Application tutorials and documentations in M33 release
We have updated detailed documentations and tutorials in this M33 release which updates and merges with the previous releases. For each application tutorial, based on users feedback we obtained for this release and previous ones, we have made an improvement on both learning side and development side of the documentation. We divided VECMAtk tutorials into two formats, namely static and interactive. The static tutorials are accompanied with the previous M24 VECMAtk release while the interactive tutorials continued to be available in this release. Both static tutorial interactive tutorial are constantly updated in the latest release. The publicly available deliverable D3.5 published on the main VECMA website provides further information.
The comprehensive all-in-one VECMAtk tutorials containing all following components which establishes a platform for verification, validation and uncertainty quantification (VVUQ).
The interactive tutorials with Jupyter Notebook provide a portable training environment without requiring the installation of the VECMAtk components. Specifically, these tutorials focus on trying out FabSim3, EasyVVUQ, QCG-PilotJob and EasyVVUQ-QCGPJ using example applications. These interactive tutorials offer unique opportunities to teach and learn independently on how to perform VVUQ analysis.
The links to the detailed tutorials for the VECMAtk components and applications are provided below:
FabSim3 is an automation toolkit written in Python 3 featuring an integrated test infrastructure and a flexible plugin system. There are several plugins available from a diverse range of scientific domains, such as
- FabUQCampaign for a climate modelling;
- FabMD for a molecular dynamics modelling using Large-scale Atomic/Molecular Massively Parallel Simulator (LAMMPS);
- FabFlee for a migration modelling;
- FabMogp for an earthquake modelling;
- FabCovid19 for a Covid-19 modelling.
EasyVVUQ is a Python library designed to facilitate verification, validation and uncertainty quantification (VVUQ) for a wide variety of simulations. It accounts for uncertainty quantification (UQ) and validation patterns in application to earlier described domains.
- UrbanAir for modelling air quality at street level in the cities.
UQ Sampling techniques and tutorials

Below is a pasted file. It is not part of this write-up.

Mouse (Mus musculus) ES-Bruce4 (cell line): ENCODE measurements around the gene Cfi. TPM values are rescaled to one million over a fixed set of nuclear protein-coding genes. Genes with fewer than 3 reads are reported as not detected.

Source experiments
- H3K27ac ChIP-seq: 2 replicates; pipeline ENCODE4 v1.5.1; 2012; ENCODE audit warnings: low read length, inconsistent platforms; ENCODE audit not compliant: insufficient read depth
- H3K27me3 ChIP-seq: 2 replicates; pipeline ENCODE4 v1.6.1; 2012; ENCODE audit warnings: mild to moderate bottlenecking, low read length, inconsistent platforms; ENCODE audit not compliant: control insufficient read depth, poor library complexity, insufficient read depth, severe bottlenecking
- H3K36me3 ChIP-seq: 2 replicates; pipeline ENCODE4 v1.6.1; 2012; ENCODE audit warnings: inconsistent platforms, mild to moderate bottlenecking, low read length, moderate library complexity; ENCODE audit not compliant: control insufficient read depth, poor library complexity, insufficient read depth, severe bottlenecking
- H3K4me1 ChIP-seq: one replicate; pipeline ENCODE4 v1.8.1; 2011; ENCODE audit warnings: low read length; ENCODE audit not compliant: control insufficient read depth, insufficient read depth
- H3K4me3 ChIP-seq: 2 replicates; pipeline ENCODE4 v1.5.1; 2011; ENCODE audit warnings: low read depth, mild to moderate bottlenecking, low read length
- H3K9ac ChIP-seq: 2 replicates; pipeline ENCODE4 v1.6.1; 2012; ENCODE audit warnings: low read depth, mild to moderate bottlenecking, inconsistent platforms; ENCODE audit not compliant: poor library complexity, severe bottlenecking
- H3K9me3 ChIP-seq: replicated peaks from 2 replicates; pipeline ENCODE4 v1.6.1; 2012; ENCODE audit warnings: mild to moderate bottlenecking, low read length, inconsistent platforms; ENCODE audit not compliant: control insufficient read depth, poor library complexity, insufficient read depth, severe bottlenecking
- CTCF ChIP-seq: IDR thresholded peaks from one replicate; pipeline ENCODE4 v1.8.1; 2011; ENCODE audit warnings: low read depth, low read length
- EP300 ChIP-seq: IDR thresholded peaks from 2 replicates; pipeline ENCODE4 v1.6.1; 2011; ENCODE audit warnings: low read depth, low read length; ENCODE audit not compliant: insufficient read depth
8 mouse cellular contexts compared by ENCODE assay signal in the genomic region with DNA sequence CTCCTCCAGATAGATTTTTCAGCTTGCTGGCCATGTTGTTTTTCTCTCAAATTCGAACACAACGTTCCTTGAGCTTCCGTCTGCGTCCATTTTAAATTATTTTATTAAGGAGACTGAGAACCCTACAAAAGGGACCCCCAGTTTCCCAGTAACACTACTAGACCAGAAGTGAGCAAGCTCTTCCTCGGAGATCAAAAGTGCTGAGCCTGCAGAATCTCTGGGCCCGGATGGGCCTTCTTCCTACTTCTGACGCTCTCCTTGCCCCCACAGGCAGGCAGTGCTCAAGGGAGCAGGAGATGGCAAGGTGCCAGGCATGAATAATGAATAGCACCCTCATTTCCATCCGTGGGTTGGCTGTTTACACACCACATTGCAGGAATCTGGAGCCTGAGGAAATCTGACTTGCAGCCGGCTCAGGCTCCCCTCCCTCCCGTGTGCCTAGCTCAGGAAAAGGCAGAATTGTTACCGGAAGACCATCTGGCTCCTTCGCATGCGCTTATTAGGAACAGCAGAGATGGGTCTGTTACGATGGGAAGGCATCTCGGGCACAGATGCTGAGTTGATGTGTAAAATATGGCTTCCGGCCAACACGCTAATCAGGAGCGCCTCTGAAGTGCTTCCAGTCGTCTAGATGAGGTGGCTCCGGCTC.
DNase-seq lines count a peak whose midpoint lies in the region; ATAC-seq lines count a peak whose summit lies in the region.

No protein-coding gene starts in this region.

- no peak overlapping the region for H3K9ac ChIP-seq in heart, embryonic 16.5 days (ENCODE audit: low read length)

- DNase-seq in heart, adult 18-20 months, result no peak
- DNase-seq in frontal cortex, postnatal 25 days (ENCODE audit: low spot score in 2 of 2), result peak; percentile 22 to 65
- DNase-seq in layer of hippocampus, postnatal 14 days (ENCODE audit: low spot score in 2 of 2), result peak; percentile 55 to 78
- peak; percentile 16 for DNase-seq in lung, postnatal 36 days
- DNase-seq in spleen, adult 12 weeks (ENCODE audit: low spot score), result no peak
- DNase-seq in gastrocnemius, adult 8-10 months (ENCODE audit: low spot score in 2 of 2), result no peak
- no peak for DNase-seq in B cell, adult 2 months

- Stochastic Collocation (SC) sampler examples:
- Polynomial Chaos Expansion (PCE) sampler example:
- Fusion workflow application
- Random Sampler example:
- Ensemble of LAMMPS simulations using FabMD plugin
- Latin Hypercube technique example:
- Earthquake model using FabMogp plugin
Validation pattern tutorials:
- Ensemble Output validation in application to the FabFlee plugin
- Quantity of interest distribution extraction in application to Fusion application
QCG-Pilot Job is a Pilot Job system that allows to execute many subordinate jobs in a single scheduling system allocation.
QCG-Client is a command line client for execution of computing jobs on the clusters offered by QCG middleware.
QCG-Now is a desktop, GUI client for easy execution of computing jobs on the clusters offered by QCG middleware.
MUSCLE3 is the third incarnation of the Multiscale Coupling Library and Environment.
Application tutorials provided in M12 release
We provide four application tutorials to show that VECMAtk can be applied to solve some real world problems. These are:
- FabFlee (migration modelling)
- FabUQCampaign (basic CFD models)
- FabMD (molecular dynamics)
Each tutorial highlights different components in VECMAtk, as indicated by the corresponding figures.
In this tutorial we will explain how you can combine a simple stochastic conflict evolution model (Flare) with an agent-based migration model (Flee), perform a set of runs based on different conflict evolutions, and visualize the migrant arrivals with confidence intervals.
This tutorial describes how to create a Stochastic Collocation EasyVVUQ campaign.
This tutorial allows users to submit an entire integrated EasyVVUQ and QCG Pilot Job Manager workflow as a single job into the HPC cluster.
This example shows how to create an ensemble of LAMMPS simulations using EasyVVUQ, execute the jobs through FabMD, then analyse them within the EasyVVUQ architecture.